Sixty-four percent believe they should be legal
PRINCETON, NJ -- Gallup finds 64% of Americans saying gay or lesbian relations between consenting adults should be legal, the highest since it first asked the question more than 30 years ago.
The results are based on Gallup's annual Values and Beliefs poll, conducted May 5-8.
Americans' support for legal gay relations has been as low as 32%, in 1986, but increased to 47% by 1989 and went above the majority level in 2001 for the first time. After peaking at 60% in May 2003, public support dropped that same year, likely as a backlash against a U.S. Supreme Court ruling that struck down a Texas anti-sodomy law and gave gays and lesbians new legal protections in that state. By 2006, Americans returned to the more supportive level seen previously, and generally held there until the increase this year.
Americans are somewhat less likely to consider gay or lesbian relations to be morally acceptable than to say they should be legal. However, the 56% who consider gay or lesbian relations morally acceptable is the highest Gallup has measured since this question was first asked in 2001.
In the same poll, Gallup also finds support for gay marriage increasing to the majority level for the first time.
No Public Consensus on Origins of Same-Sex Orientation
Though public acceptance of gay and lesbian relations has increased, Americans remain divided as to the origins of same-sex orientation. Forty-two percent say being gay or lesbian is "due to factors such as upbringing and environment," while 40% believe it is "something a person is born with." Prior to 2001, Americans were more inclined to think being gay or lesbian was a product of one's environment.
Americans who believe same-sex orientation is inherent in individuals are much more likely to support legal gay and lesbian relations, and much more likely to view them as morally acceptable, than are those who believe it has its origins in environmental factors.
Politically, Democrats are more likely than Republicans to believe that people are born gay and lesbian, and thus are also more inclined to think gay and lesbian relations are morally acceptable and should be legal.
However, Americans' views on what causes gay/lesbian sexual orientation seem to be the most strongly associated with their support for gay rights. A statistical analysis of the data reveals that Americans' beliefs about the origins of same-sex orientation are much more strongly related to their views of the legality and morality of gay or lesbian relations than to party identification, ideology, religious commitment, age, and other demographic characteristics, taking all those factors into account simultaneously. The reverse is also true: those most supportive of gay rights are much more likely to believe people are born gay or lesbian than that it is a product of their environment, controlling for other attitudinal and demographic factors.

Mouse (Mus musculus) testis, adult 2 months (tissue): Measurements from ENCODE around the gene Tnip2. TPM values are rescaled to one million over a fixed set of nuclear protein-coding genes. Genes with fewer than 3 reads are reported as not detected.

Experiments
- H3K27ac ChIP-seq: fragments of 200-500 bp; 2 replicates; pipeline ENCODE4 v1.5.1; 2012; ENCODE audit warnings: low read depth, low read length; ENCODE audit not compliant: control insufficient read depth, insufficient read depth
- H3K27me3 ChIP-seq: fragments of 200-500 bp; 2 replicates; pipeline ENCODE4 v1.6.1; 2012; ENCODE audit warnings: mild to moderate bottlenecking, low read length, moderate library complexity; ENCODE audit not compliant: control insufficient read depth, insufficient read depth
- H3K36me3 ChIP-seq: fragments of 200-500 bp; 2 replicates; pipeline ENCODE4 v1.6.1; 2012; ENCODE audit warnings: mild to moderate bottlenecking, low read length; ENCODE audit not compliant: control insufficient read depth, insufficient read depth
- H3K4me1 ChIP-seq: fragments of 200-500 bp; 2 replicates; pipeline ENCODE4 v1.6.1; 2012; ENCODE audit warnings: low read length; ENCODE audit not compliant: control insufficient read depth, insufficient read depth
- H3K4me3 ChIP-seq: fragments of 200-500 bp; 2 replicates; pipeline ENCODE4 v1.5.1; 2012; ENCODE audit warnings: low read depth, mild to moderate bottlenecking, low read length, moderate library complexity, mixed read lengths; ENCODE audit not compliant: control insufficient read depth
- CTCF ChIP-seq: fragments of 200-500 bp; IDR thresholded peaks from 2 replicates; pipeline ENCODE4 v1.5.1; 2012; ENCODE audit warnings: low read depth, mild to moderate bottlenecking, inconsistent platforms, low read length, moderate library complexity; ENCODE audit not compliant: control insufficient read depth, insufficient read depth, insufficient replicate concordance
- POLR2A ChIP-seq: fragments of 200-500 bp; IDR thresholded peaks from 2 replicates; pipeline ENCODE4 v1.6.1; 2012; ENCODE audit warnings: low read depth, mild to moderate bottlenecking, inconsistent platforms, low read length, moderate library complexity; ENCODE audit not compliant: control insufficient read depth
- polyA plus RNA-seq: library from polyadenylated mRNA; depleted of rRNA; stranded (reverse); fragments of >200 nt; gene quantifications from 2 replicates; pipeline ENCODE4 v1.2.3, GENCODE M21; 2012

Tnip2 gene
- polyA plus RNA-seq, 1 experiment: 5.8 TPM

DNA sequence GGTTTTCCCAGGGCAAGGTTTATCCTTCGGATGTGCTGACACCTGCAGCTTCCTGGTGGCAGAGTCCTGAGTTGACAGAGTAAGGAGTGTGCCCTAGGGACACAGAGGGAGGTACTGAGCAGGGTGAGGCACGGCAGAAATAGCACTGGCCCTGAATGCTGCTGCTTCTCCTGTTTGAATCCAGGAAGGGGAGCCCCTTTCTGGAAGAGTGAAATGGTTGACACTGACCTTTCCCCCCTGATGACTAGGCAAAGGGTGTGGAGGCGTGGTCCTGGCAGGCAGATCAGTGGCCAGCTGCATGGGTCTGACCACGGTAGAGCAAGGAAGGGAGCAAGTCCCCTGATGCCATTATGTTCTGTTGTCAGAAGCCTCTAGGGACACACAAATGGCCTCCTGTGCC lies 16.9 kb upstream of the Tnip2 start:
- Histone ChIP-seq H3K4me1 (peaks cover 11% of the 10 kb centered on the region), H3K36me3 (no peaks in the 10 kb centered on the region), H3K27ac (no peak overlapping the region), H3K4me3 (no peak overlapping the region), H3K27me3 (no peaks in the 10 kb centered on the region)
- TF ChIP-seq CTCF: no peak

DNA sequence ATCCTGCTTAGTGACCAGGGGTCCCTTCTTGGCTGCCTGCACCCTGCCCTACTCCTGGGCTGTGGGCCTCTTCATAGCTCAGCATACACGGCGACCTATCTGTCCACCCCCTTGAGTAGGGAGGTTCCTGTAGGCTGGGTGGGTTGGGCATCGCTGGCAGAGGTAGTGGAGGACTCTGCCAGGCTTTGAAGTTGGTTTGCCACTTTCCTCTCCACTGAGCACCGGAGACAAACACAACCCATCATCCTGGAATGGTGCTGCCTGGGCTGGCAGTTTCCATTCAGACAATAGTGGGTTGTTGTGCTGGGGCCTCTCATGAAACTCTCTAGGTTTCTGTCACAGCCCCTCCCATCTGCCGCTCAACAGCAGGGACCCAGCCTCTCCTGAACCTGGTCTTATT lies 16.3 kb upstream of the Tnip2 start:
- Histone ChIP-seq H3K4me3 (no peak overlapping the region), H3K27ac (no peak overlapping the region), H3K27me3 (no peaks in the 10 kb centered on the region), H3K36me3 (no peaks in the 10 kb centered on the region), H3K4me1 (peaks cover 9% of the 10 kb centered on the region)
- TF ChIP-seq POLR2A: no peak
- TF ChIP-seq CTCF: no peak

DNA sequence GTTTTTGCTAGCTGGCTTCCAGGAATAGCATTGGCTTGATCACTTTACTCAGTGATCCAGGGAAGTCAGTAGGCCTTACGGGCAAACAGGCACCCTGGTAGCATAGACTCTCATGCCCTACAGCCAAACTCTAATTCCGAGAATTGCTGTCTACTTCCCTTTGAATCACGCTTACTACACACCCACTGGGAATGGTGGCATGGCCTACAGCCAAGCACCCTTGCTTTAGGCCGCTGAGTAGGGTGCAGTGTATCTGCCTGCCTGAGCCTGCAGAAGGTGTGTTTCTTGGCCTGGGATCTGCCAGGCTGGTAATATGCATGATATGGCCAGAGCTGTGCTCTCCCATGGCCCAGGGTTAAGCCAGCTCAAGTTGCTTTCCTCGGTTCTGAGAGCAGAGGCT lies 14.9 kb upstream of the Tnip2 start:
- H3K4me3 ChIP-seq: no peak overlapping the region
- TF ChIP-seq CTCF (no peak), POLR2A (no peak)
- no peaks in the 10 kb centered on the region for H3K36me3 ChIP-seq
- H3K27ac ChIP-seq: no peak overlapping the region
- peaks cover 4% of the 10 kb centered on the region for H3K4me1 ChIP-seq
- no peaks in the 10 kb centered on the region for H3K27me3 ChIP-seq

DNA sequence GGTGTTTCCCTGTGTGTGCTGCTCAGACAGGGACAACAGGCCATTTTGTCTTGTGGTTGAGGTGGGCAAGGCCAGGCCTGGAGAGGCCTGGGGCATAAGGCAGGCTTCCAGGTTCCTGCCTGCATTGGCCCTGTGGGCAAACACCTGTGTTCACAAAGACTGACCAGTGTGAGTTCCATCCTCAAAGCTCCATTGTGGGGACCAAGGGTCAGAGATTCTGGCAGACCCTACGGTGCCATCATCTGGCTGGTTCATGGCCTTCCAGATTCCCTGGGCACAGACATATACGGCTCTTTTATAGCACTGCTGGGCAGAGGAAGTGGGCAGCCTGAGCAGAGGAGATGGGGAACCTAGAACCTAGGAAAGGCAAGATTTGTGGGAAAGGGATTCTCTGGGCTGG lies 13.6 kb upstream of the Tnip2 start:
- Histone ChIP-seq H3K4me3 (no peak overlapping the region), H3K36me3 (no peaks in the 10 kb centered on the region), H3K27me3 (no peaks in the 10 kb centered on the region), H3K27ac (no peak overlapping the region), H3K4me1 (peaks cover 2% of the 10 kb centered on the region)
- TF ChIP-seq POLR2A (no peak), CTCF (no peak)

Americans are now as accepting of gays and lesbians as at any point in the last three decades, if not in U.S. history. This greater acceptance extends to their views of the morality of gay and lesbian relations, of their legality, and of whether marriage should legally be granted to same-sex couples.
If the trends continue and political leaders are responsive to public opinion on the issue, one would expect more states and the federal government to expand the legal rights of gays and lesbians, including the right to legally marry.
Results for this Gallup poll are based on telephone interviews conducted May 5-8, 2011, with a random sample of 1,018 adults, aged 18 and older, living in all 50 U.S. states and the District of Columbia.
For results based on the total sample of national adults, one can say with 95% confidence that the maximum margin of sampling error is ±4 percentage points.
Interviews are conducted with respondents on landline telephones and cellular phones, with interviews conducted in Spanish for respondents who are primarily Spanish-speaking. Each sample includes a minimum quota of 400 cell phone respondents and 600 landline respondents per 1,000 national adults, with additional minimum quotas among landline respondents for gender within region. Landline telephone numbers are chosen at random among listed telephone numbers. Cell phone numbers are selected using random-digit-dial methods. Landline respondents are chosen at random within each household on the basis of which member had the most recent birthday.
Samples are weighted by gender, age, race, Hispanic ethnicity, education, region, adults in the household, and phone status (cell phone only/landline only/both, cell phone mostly, and having an unlisted landline number). Demographic weighting targets are based on the March 2010 Current Population Survey figures for the aged 18 and older non-institutionalized population living in U.S. telephone households. All reported margins of sampling error include the computed design effects for weighting and sample design.
In addition to sampling error, question wording and practical difficulties in conducting surveys can introduce error or bias into the findings of public opinion polls.
For more details on Gallup's polling methodology, visit www.gallup.com.